Fiction • Petina Gappah
When the prices of everything went up ninety-seven times in one year, M’dhara Vitalis Mukaro came out of retirement to make the coffins in which we buried our dead. In a space of only six months, he became famous twice over, as the best coffin maker in the district and as the Mupandawana Dancing Champion.
Fame is an elastic concept, especially in a place like this, where we all know the smells of one another’s armpits. Mupandawana, full name Gutu-Mupandawana Growth Point, is bigger than a village but it is not yet a town. I have become convinced that the government calls Mupandawana a growth point merely to divert us from the reality of our present squalor with optimistic predictions about our booming future. As it is not even a townlet, a townling, or half a fraction of a town, there was much rejoicing at a recent ground-breaking ceremony for a new row of Blair toilets when the district commissioner shared with us his vision for town status for Mupandawana by the year 2065. Ours is one of the biggest growth points in the country, but the only real growth is in the number of people waiting to buy coffins and the lengthening line of youngsters waiting to board the Wabuda Wanatsa buses blasting Chimbetu songs all the way to Harare.
You will not find me joining that queue out of Mupandawana. When the ministry dispatched me here to teach at the local secondary, I was relieved to escape the headaches of Harare with its grasping women who will not let go until your wallet is empty. Mupandawana is the perfect place from which to study life, which appears to me to be no more than the punch line to a cosmic joke played by a particularly mordant being.
So I observe life, and teach geography to schoolchildren whose only interest in my subject is knowledge of the exact distance between Mupandawana and London, Mupandawana and Johannesburg, Mupandawana and Gaborone, Mupandawana and Harare. If I cared enough, I would tell them that there is nothing there to rush for, kumhunga hakuna ipwa, as my late mother used to say.
But let them go, they shall find out soon enough.
Mine is not a lonely life. In those moments when solitude quarrels with me, I enjoy the company of my two friends: Jeremiah, who teaches agriculture, and Bobojani, who goes where Jeremiah goes. And then there are the Growth Pointers, as I call them, the people of Mupandawana whose lives prove my theory that life is one big jest at the expense of humanity.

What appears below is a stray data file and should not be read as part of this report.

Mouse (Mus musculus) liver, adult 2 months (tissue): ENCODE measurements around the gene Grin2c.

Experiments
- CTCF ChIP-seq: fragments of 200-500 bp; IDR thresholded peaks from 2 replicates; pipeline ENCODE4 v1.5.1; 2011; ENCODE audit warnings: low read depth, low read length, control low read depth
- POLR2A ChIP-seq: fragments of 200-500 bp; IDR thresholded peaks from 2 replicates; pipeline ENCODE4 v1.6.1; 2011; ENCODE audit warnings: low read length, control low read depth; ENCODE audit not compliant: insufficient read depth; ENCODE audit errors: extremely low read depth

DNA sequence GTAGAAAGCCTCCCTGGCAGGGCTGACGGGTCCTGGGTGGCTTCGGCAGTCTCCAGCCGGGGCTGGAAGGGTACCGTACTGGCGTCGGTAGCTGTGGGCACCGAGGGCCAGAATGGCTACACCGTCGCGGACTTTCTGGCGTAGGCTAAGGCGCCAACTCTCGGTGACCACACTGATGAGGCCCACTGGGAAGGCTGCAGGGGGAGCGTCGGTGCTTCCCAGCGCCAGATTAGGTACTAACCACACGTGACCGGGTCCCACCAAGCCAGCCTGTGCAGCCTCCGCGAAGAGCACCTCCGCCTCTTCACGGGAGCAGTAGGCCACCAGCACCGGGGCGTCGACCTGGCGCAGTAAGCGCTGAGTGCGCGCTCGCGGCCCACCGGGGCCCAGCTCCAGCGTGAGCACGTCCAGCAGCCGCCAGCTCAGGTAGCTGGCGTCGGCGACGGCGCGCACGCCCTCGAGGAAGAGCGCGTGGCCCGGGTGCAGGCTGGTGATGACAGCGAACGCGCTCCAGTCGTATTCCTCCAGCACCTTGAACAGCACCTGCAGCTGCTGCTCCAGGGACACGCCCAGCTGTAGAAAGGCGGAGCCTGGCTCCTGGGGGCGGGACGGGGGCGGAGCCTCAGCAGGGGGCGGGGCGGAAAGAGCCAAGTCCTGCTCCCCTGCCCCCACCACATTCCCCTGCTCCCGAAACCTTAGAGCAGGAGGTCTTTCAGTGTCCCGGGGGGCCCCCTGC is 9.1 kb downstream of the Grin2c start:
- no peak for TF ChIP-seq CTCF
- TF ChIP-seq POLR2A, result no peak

Take M’dhara Vitalis, the coffin maker.
Before he retired, he worked in a furniture factory in Harare. He had been trained in the old days, M’dhara Vitalis told us on the first occasion Jeremiah, Bobojani, and I drank with him. “If the leg of one of my chairs had got you in the head, vapfanha, you would have woken up to tell your story in heaven,” he said. “The president sits in one of my chairs. Real oak, vapfanha. I made furniture from oak, teak, mahogany, cedar, ash chaiyo, even Oregon pine. Not these zhing-zhong products from China. They may look nice and flashy but they will crack in a minute.”
On this mention of China, Bobo made a joke about the country becoming Zhim-Zhim-Zhimbabwe because the ruling party had sold the country to the Chinese. Not to be outdone, Jeremiah said, “A group of zanu-pf supporters arrives at the pearly gates. Saint Peter is greatly shocked, and goes to consult God. God says, But ruling party supporters are also my children. Saint Peter goes to fetch them, but rushes back alone shouting, They’ve gone, they’ve gone! How can the ruling party supporters just disappear? says God. I am talking about the pearly gates, says Peter.”
We laughed, keeping our voices low because the district commissioner was seated in the corner below the window.
M’dhara Vitalis had looked forward to setting down the tools of his trade and retiring to answer the call of the land. “You don’t know how lucky you are,” he was often heard to say to the fellows who idled around Mupandawana. “You have no jobs, so you can plow your fields.”
He had spent so much time in Harare that he appeared not to see that the rows to be plowed were stony; when the rains came, there was no seed, and when there was seed, there were no rains. Even those like Jeremiah who liked farming so much that they had swallowed books all the way to the agricultural college at Chibhero had turned their backs on the land, in Jeremiah’s case by choosing to teach the theory of farming to children who, given even an eighth of a chance, would sooner choose the lowliest messenger jobs in the cities than a life of tilling the land.